In the last years of the Eastern Han dynasty, a general called Sun Quan, afterwards to become king of the Wu Kingdom, led a troop of 100,000 soldiers towards Hefei, with plans to take the city. The city general, a subordinate of the famous Cao Cao, named Zhang Liao, had but 7,000 troops under his command. Troops were fearful and restless awaiting the onslaught that was sure to result in the sacking of the city. So Zhang thought he would try to even up the odds.
Taking almost all of his troops, Zhang initiated a night blitz upon the unprepared Sun barracks and the bloody battle that ensued was to eventually result in the rout of Sun's unprepared army. Sun is said to have escaped death by leaping the canal that ran beside the battlefield.
Nowadays the area has lost much of its charm. It was turned into a park this century, and now covers a total of 31.3 hectares. The park is an uninspiring thing that is probably only of interest to Chinese history lovers, botanists and sadistic zoologists. The zoo in the southeastern corner of the park is typical of China's zoos, with small cages and poor facilities. The western corner has bonsai, rare Chinese plants, rockeries as well as mock versions of traditional Chinese architecture. There are also 3 islets on the lake, that between them hold a cenotaph of general Zhang Liao, a statue of him seated upon his horse and a bridge that is said to be the spot that Sun Quan leapt to freedom.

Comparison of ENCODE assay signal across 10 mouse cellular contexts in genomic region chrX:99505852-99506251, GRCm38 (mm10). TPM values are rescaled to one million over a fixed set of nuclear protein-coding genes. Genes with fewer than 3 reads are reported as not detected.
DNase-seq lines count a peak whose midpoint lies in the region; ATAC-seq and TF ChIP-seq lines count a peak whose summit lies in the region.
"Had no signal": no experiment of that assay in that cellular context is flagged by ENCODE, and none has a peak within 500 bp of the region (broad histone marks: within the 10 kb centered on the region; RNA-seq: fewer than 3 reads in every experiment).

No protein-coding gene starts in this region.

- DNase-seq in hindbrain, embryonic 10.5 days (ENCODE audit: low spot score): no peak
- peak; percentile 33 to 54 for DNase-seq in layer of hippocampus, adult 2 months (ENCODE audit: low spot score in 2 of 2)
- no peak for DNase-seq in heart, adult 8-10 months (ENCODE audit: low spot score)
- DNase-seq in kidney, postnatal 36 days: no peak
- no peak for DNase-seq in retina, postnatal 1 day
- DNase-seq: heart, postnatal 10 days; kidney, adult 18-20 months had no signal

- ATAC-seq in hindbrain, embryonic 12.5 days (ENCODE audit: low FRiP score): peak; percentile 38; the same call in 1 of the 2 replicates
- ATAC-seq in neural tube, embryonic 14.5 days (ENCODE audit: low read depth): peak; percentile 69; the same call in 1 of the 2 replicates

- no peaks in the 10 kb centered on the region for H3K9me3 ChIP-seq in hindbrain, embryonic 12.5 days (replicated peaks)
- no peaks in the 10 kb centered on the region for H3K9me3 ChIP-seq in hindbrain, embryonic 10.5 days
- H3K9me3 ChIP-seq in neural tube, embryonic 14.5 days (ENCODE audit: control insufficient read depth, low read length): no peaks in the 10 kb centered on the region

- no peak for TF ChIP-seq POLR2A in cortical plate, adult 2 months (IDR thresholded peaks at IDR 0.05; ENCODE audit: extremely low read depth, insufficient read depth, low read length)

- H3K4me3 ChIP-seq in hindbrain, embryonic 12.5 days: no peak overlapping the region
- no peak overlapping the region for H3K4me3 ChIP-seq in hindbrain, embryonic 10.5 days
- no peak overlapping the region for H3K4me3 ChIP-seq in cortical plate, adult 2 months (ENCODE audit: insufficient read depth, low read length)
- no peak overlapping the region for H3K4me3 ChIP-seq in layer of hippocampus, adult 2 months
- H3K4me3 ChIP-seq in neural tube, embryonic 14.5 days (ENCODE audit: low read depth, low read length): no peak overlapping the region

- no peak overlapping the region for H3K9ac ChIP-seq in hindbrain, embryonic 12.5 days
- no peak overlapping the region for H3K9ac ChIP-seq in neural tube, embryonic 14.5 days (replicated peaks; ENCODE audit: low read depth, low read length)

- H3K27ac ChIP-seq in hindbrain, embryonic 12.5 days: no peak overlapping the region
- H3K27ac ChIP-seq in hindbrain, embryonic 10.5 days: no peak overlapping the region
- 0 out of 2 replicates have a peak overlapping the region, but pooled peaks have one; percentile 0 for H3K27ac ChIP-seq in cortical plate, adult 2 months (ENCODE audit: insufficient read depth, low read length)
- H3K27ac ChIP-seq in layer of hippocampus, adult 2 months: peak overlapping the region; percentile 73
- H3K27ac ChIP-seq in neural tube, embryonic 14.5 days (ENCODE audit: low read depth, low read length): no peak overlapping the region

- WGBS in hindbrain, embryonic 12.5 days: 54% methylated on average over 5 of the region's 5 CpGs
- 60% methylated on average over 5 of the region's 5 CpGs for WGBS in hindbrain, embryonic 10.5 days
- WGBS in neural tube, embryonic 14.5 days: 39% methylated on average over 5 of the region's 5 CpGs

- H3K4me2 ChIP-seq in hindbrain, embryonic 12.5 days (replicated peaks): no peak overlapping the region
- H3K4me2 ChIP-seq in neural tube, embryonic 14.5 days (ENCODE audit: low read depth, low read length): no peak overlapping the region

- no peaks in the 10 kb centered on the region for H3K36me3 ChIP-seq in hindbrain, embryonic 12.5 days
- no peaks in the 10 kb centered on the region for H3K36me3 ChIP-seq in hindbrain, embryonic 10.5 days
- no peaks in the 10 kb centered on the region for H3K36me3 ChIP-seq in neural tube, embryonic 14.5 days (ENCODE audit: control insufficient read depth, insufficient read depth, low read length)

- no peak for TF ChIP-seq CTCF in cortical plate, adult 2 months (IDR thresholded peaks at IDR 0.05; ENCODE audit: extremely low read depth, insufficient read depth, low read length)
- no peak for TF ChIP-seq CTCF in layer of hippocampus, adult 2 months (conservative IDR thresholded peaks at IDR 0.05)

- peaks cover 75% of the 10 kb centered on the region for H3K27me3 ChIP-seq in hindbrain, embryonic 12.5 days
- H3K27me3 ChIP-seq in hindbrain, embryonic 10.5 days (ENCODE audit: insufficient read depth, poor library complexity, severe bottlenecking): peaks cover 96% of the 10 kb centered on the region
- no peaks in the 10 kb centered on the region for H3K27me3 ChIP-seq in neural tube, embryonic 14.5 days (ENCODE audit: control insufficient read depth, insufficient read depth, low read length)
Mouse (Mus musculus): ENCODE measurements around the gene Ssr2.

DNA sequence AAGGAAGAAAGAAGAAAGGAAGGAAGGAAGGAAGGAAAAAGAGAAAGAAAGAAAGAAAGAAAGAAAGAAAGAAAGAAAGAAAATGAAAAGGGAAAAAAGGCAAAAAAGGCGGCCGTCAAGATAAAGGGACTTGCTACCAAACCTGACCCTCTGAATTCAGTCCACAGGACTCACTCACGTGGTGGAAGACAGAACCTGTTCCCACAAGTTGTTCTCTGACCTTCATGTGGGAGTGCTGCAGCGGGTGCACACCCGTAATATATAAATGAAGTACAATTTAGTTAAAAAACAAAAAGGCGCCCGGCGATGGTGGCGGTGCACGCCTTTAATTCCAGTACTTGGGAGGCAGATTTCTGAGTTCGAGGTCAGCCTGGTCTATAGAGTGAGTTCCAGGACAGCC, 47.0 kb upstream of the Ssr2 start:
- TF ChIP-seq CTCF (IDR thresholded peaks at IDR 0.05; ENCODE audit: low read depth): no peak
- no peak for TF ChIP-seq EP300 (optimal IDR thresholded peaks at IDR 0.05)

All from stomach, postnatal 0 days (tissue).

Lord Bao Memorial Temple is located in Baohe Park just southwest of the city center. It was initially built in 1066 in memory of Bao Zheng, a famous upright officer during the Northern Song dynasty.
The temple is a typical ancient architectural complex with style imitating that of the Song dynasty. Covering an area of one hectare, it mainly consists of Entrance Gate, the Second Gate, the Stele Pavilion, the Main Hall, the Second Hall and the east and west exhibition rooms.
In the main hall, a bronze statue of Lord Bao, which is 3 m in height and 2.5 tons in weight, is displayed. With his hat and waist band on, Bao Zheng sits upright. One of his hands placed on the chair with the other clenched. In the second hall, the historical materials and classic books about Lord Bao, the poems made by Lord Bao, monument inscription, and "Kaifeng Residence and Office monument inscription" are exhibited. The eastern and western halls, using some pictures and essays, show visitors many stories and tales about Lord Bao. The Tomb of Bao Zheng was where the remains of Lord Bao were buried. The cemetery is surrounded by trees.
Situated in the east of central Hefei within the ancient moat system, built in the Tang dynasty, Mingjiao Temple is one of China's state-protected Buddhist complexes.
The temple is known for a number of reasons, including the fact that on the frequent windy days here, the bells in the eaves peal, and that the halls here house over 30 Buddhist statues. The site of the temple is also famous as the place where, during the Three Kingdoms period, Cao Cao of the Wei dynasty trained his soldiers.